That she was, without question, a "fashion plate" is well-known. Her sense of style, color, coordination and accents left friends wondering, "Just where did she learn this and how does she make it look so easy?" Back in the day, the Coca-Cola Company made serving trays to serve their beverages, with pictures on the bottom signifying various times and events of the year. Some of the trays featured young men and women enjoying a cold bottle of Coke while relaxing by a pond, or sitting together at a soda fountain enjoying a glass or in a home setting. Had Coca-Cola known Marian, she would have been one of the models for the company; she was that beautiful and dressed for such a setting and always in those signature high heel shoes!

One of Marianís trademarks was being an excellent cook and hostess. Many folks wondered where her talent in the kitchen came from. I know the answer to that. Standing beside her mother, Mattie Lou (or "Mama" as close friends and family called her) in the kitchen learning from one who excelled when it came to cooking and baking. Mattie Lou had exacting protocols in her kitchen and Marian picked up on many of those qualities. During

the 70ís when I would be home for the weekend, I enjoyed many meals in the kitchen or dining room of the South Broad Street home and remember three years in succession, on or close to my birthday, I would be called to the house to find my favorite dessert awaiting me; a fresh lemon meringue pie! One hot August day when I found myself facing one of Marianís perfectly made pies, I spent more time than usual there as I consumed the entire pie over a period of hours. It was impossible to only eat one slice! Marian was hostess to my Atlanta friends on occasion where the table was perfectly set with flowers and the menu of vegetables, meat, biscuits, iced tea and dessert placed before us was if it had come from a four-star Atlanta restaurant. Even now friends still wonder how she prepared certain dishes and with each attempt can only hope it would be worthy of what she made.

Her friendships included all ages and she loved each and every one. How often I have heard her say, "What would I do without my friends?" She well knew in order to have friends you had to be a friend, and how lucky was the person who was Marianís friend.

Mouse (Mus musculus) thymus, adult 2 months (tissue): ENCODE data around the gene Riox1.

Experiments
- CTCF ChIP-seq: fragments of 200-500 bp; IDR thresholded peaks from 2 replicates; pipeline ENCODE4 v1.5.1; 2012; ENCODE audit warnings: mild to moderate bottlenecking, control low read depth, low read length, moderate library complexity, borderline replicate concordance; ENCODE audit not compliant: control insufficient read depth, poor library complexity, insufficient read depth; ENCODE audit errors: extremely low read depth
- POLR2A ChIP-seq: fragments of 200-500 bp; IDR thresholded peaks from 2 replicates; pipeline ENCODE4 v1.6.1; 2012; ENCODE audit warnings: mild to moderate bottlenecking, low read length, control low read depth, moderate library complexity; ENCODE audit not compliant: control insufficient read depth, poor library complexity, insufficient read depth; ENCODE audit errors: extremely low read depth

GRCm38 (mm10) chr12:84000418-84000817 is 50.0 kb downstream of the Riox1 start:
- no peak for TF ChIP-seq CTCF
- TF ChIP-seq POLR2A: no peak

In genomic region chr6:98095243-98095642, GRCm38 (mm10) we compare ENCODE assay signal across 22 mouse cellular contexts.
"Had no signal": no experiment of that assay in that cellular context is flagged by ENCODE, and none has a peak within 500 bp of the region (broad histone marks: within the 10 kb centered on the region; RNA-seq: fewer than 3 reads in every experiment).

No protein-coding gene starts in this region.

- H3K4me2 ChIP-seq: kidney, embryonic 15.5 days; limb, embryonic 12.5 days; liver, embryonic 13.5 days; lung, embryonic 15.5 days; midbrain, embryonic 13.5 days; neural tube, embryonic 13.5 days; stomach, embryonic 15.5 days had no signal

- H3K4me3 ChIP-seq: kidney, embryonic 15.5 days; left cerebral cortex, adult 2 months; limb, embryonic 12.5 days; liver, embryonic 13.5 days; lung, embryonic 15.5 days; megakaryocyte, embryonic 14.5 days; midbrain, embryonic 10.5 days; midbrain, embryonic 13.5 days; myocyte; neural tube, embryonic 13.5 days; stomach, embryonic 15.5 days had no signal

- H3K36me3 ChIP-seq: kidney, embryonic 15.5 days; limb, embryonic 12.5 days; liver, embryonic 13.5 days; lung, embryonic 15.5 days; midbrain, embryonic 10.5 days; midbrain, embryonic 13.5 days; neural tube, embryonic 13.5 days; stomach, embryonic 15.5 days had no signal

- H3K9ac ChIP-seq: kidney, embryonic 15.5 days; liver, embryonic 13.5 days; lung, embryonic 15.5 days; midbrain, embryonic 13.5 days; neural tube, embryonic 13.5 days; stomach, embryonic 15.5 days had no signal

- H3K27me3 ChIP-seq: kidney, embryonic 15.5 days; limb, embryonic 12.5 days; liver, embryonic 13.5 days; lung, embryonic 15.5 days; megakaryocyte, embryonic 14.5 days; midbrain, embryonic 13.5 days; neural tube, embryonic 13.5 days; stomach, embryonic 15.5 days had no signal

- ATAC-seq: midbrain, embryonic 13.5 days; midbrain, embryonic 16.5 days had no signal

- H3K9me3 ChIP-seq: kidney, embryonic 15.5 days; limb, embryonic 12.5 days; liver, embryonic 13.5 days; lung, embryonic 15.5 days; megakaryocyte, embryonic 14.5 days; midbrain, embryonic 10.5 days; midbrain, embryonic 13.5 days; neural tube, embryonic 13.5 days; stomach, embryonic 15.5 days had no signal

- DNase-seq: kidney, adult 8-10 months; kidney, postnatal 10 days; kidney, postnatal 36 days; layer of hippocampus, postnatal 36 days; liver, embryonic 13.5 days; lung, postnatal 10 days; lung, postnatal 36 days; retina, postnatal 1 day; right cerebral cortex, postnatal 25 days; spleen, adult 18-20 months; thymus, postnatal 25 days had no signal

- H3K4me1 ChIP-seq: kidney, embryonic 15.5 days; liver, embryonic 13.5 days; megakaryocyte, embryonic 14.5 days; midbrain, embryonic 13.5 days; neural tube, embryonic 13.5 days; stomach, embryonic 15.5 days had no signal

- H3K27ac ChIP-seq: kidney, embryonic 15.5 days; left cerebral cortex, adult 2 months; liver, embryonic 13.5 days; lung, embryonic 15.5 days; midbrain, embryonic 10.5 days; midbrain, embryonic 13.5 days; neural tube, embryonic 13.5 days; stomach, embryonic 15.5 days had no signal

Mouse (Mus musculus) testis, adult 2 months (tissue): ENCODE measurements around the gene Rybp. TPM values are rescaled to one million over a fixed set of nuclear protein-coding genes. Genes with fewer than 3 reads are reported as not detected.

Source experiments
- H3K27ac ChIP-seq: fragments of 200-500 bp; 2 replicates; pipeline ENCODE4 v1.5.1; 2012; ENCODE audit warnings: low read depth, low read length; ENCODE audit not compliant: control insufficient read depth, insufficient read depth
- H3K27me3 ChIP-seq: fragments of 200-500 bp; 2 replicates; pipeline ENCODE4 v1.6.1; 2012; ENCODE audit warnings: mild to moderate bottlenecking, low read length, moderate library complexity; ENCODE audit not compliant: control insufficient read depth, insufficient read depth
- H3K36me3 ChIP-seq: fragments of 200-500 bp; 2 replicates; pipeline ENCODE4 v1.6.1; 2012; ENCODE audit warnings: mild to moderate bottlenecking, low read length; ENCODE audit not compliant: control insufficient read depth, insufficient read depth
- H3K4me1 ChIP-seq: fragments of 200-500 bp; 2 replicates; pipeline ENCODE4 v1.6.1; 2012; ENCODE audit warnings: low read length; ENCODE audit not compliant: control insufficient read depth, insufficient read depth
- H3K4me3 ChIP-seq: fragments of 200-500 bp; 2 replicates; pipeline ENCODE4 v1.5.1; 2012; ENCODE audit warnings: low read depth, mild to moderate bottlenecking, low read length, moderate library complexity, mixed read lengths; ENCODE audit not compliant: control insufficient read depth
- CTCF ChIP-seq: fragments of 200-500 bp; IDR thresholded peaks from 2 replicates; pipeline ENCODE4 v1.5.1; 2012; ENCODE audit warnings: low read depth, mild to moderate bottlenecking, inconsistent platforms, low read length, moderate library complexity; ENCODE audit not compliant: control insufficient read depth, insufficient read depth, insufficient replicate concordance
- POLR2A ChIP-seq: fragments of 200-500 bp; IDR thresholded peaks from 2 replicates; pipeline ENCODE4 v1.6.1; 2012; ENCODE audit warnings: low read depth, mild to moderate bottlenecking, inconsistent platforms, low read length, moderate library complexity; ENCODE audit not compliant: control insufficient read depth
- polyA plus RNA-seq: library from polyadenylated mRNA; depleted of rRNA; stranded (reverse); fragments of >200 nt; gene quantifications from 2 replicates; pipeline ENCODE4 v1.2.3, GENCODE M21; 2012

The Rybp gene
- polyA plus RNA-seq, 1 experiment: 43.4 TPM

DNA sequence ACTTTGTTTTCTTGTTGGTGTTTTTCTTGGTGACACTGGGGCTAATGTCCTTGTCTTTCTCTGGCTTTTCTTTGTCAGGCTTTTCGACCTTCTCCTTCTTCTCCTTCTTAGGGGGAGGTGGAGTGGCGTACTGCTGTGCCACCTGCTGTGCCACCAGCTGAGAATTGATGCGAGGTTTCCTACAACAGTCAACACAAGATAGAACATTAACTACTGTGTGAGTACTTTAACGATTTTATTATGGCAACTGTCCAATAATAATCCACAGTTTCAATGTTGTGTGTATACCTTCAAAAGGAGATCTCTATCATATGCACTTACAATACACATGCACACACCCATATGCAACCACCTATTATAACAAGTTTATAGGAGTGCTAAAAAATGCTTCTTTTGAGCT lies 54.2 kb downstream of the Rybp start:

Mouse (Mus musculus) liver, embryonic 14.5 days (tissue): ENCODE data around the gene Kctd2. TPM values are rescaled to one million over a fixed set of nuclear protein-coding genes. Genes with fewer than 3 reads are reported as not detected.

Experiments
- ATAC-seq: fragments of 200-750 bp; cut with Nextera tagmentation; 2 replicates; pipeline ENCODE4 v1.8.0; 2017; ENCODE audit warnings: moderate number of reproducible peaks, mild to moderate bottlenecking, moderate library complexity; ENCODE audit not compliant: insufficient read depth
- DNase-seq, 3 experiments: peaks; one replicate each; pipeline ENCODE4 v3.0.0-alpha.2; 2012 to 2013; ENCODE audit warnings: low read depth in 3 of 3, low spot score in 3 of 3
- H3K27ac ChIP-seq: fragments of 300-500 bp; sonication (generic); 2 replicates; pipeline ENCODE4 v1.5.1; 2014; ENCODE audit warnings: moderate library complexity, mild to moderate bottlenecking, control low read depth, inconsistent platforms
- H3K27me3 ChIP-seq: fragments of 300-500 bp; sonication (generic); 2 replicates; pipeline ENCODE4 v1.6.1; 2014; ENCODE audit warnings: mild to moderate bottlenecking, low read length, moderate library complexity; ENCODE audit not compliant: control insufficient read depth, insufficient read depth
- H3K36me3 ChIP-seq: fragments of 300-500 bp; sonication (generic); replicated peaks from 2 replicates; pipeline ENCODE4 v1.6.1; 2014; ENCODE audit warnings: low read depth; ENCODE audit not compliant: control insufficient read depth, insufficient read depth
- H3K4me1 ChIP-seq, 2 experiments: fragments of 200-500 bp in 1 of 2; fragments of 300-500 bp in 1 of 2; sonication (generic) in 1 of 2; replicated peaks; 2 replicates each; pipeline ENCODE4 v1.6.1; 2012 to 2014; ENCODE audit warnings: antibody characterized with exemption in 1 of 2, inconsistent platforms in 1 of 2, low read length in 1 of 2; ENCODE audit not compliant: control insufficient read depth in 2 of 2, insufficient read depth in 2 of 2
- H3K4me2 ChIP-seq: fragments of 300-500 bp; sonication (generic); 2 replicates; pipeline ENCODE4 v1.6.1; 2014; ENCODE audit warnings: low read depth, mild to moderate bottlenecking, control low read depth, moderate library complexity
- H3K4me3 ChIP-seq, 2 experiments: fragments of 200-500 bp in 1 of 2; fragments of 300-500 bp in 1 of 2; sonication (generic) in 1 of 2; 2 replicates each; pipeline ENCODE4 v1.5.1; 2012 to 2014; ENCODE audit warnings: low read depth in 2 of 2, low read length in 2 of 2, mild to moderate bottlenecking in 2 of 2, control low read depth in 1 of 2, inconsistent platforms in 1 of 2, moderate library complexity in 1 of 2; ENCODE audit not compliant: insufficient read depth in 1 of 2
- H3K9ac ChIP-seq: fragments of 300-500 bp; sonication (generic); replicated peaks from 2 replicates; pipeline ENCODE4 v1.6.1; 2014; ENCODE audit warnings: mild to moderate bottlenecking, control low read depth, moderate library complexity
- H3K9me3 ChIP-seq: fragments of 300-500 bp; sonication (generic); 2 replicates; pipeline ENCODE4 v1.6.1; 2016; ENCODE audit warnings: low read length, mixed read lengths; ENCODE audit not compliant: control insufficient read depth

One example of Marianís steadfast friendship with me came when my mother was nearing the end of her life in Piedmont Hospital. She had been keeping up with Motherís decline and sent cards and notes of love and concern. One afternoon, shortly before her death, I received a note letting me know she was thinking of me. She knew of the pain Mother was experiencing and passed

along encouragement I have always remembered. She wrote, "Please remember God loves those best whose suffering is great and her reward will be in His love." I still have that note.

These are only a sampling of my many memories of how sweet and beautiful a person Marian was.

Age diminishes all of us it seems but not Marian. The older she grew the more beautiful she became. The dark hair of her youth made way for the beautiful blonde and later platinum hair which was always perfectly coiffed along with clothes that would make any lady envious. Age stood still for her for so long, but slowly as the years built up and she attained "Legend" status to family and friends she often said, "God has been so good to me," as she recounted the long decades and stories of her life.

Marianís last years were difficult as she suffered from various illnesses and rigors of advanced years but continued to possess a positive outlook for family and friends. During her service, listening to the tributes, I imagined how wonderful it must have been, when she closed her eyes in her bed and during her transition when she opened them in Heaven, she was again young and beautifully dressed as she met Pat, her parents and other family members high above the clouds where they are enjoying a reunion which will last forever.

If anyone should query, "Who would be your definition of a "True Southern Original?" I would be quick to say, "Marian Armstrong Baccus."